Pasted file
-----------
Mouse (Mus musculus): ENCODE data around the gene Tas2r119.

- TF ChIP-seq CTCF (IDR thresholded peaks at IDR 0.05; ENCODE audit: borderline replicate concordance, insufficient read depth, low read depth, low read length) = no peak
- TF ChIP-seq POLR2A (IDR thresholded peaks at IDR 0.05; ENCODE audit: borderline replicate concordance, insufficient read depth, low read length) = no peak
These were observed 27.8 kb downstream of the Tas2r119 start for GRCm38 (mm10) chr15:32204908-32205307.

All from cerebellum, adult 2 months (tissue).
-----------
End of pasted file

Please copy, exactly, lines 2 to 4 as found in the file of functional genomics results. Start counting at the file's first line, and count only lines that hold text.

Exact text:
- TF ChIP-seq CTCF (IDR thresholded peaks at IDR 0.05; ENCODE audit: borderline replicate concordance, insufficient read depth, low read depth, low read length) = no peak
- TF ChIP-seq POLR2A (IDR thresholded peaks at IDR 0.05; ENCODE audit: borderline replicate concordance, insufficient read depth, low read length) = no peak
These were observed 27.8 kb downstream of the Tas2r119 start for GRCm38 (mm10) chr15:32204908-32205307.